[ UTT logo ]

Where do you position yourself relative to a storm?

This question has a complex answer, so I will answer relative to my chase style:
  1. Early in the day (usually 10 a.m.-1 p.m.) I try to drive to the area where the storms will occur, keeping 60-100 miles ahead of the expected are of formation.  I use the online models at the Storm  Prediction Center (SPC) and University Center for Atmospheric Resrearch (UCAR), plus SPC mesoscale discussions to figure where to go. When I stop for lunch, I eat where I can scout the sky for forming cumulonimbus (Cb) clouds in the distance.

  2. Based on my initial assessment of where the Cb indicate the most energy, I relocate in fron of the forming storms, always keeping mind my road options for several hours later.  The key moment is when I choose which storm to follow. I am within an hour's drive (40-60 miles) of storms by now.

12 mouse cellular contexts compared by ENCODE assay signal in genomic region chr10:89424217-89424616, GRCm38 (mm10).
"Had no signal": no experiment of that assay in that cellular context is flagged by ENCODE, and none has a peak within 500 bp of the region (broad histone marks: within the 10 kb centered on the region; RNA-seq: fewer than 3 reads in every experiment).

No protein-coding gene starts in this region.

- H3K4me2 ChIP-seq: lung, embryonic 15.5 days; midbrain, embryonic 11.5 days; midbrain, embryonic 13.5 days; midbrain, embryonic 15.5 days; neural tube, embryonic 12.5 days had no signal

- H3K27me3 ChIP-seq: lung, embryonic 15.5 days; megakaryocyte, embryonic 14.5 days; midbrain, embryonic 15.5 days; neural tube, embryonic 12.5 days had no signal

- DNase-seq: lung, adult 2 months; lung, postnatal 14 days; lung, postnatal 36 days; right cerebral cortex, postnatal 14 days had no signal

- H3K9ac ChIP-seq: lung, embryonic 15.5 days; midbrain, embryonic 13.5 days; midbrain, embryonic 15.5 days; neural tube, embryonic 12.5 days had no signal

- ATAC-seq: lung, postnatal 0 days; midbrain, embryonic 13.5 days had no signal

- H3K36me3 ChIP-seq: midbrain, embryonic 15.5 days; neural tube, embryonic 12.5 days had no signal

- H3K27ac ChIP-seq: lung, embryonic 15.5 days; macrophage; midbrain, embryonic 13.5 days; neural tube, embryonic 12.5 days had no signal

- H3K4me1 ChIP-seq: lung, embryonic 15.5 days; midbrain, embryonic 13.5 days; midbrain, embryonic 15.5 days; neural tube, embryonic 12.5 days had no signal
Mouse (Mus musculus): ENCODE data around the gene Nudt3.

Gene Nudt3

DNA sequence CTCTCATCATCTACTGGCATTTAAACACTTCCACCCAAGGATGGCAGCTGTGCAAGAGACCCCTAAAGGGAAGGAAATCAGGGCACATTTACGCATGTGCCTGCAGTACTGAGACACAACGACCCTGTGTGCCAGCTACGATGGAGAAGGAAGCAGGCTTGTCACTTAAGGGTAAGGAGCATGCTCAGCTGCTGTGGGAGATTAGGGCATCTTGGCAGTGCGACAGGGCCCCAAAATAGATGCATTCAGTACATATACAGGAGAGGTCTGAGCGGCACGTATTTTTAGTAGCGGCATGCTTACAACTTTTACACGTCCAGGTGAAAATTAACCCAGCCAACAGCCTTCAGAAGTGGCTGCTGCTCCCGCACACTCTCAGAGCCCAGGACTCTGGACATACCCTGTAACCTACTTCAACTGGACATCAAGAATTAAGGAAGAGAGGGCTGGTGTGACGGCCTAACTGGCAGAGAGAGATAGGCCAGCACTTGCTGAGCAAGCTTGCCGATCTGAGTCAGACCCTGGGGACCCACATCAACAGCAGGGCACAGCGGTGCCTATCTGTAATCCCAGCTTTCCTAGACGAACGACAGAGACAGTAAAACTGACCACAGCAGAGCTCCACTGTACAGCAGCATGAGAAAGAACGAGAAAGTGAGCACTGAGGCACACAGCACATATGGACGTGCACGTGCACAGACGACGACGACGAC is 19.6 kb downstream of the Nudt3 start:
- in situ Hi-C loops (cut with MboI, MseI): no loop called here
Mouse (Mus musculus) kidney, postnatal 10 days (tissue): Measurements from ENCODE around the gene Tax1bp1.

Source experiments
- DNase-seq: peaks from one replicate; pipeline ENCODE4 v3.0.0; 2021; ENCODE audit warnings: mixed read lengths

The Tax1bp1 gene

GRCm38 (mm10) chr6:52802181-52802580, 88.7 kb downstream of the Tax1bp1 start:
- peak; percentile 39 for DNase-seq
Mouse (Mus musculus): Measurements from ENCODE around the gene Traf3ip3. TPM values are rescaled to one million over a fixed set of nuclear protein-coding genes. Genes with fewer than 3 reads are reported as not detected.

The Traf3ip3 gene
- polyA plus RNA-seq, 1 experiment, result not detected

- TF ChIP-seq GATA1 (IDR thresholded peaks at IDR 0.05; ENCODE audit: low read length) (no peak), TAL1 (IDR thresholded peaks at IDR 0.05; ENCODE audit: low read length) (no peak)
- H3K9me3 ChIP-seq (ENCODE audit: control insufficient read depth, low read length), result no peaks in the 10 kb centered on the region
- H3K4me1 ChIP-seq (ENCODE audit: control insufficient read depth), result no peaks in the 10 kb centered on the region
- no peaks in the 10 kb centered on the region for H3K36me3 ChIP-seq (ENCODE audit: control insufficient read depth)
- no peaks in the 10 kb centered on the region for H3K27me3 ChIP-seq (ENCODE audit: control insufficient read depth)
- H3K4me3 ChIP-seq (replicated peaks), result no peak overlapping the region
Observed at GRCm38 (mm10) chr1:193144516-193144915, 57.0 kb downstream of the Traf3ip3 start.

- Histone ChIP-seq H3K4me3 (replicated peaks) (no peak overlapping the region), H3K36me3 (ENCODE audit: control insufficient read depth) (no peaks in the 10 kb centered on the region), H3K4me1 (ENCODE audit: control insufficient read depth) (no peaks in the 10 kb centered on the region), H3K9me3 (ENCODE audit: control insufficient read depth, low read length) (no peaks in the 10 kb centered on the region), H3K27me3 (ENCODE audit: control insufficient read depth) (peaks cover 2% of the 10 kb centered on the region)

3. I reposition so the storm moves more or less from left to right in my field of view. The key in this stage is identifying features of the storm, like the precipitation core ("core"), flanking line, gust front (if one is present), etc. Storms change direction, so these features are critical for gauging the safety of my position. See the idealized supercell graphic to see where these features might be seen. If the storm is moving from southwest to northeast, I am south or southeast of the core.

WEBMASTER:  Lisa Beal, polarpal99@ameritech.net